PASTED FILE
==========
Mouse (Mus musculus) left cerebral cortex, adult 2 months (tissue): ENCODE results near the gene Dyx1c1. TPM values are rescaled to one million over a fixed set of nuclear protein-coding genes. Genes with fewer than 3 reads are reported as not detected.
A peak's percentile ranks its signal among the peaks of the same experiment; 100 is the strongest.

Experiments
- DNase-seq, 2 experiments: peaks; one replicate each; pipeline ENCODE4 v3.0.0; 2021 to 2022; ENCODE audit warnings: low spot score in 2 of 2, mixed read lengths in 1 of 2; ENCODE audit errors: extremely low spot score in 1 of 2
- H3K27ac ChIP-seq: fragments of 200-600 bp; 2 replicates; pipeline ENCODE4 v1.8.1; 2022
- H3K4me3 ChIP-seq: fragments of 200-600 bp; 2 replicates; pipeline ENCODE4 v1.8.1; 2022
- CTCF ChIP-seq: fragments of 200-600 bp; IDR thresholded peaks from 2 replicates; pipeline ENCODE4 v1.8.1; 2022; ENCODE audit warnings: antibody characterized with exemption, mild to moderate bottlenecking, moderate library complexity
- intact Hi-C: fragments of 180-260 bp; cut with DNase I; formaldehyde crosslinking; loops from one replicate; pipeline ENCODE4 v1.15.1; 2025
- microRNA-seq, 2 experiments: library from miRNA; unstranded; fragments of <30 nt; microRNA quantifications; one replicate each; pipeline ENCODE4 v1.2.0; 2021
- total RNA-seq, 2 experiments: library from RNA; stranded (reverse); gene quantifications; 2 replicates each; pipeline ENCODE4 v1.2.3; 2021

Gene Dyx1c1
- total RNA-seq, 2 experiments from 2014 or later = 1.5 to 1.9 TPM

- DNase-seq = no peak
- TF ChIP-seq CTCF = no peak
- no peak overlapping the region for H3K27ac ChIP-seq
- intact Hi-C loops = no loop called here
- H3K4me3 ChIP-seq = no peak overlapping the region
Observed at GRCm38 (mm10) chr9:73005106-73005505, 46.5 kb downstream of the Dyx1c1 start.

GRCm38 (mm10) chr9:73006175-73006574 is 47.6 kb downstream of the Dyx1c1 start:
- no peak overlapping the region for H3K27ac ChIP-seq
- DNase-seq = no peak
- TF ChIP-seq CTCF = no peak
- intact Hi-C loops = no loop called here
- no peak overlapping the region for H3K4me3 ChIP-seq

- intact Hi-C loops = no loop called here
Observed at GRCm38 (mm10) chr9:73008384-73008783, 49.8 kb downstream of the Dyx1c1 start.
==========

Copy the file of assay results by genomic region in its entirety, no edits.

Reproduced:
Mouse (Mus musculus) left cerebral cortex, adult 2 months (tissue): ENCODE results near the gene Dyx1c1. TPM values are rescaled to one million over a fixed set of nuclear protein-coding genes. Genes with fewer than 3 reads are reported as not detected.
A peak's percentile ranks its signal among the peaks of the same experiment; 100 is the strongest.

Experiments
- DNase-seq, 2 experiments: peaks; one replicate each; pipeline ENCODE4 v3.0.0; 2021 to 2022; ENCODE audit warnings: low spot score in 2 of 2, mixed read lengths in 1 of 2; ENCODE audit errors: extremely low spot score in 1 of 2
- H3K27ac ChIP-seq: fragments of 200-600 bp; 2 replicates; pipeline ENCODE4 v1.8.1; 2022
- H3K4me3 ChIP-seq: fragments of 200-600 bp; 2 replicates; pipeline ENCODE4 v1.8.1; 2022
- CTCF ChIP-seq: fragments of 200-600 bp; IDR thresholded peaks from 2 replicates; pipeline ENCODE4 v1.8.1; 2022; ENCODE audit warnings: antibody characterized with exemption, mild to moderate bottlenecking, moderate library complexity
- intact Hi-C: fragments of 180-260 bp; cut with DNase I; formaldehyde crosslinking; loops from one replicate; pipeline ENCODE4 v1.15.1; 2025
- microRNA-seq, 2 experiments: library from miRNA; unstranded; fragments of <30 nt; microRNA quantifications; one replicate each; pipeline ENCODE4 v1.2.0; 2021
- total RNA-seq, 2 experiments: library from RNA; stranded (reverse); gene quantifications; 2 replicates each; pipeline ENCODE4 v1.2.3; 2021

Gene Dyx1c1
- total RNA-seq, 2 experiments from 2014 or later = 1.5 to 1.9 TPM

- DNase-seq = no peak
- TF ChIP-seq CTCF = no peak
- no peak overlapping the region for H3K27ac ChIP-seq
- intact Hi-C loops = no loop called here
- H3K4me3 ChIP-seq = no peak overlapping the region
Observed at GRCm38 (mm10) chr9:73005106-73005505, 46.5 kb downstream of the Dyx1c1 start.

GRCm38 (mm10) chr9:73006175-73006574 is 47.6 kb downstream of the Dyx1c1 start:
- no peak overlapping the region for H3K27ac ChIP-seq
- DNase-seq = no peak
- TF ChIP-seq CTCF = no peak
- intact Hi-C loops = no loop called here
- no peak overlapping the region for H3K4me3 ChIP-seq

- intact Hi-C loops = no loop called here
Observed at GRCm38 (mm10) chr9:73008384-73008783, 49.8 kb downstream of the Dyx1c1 start.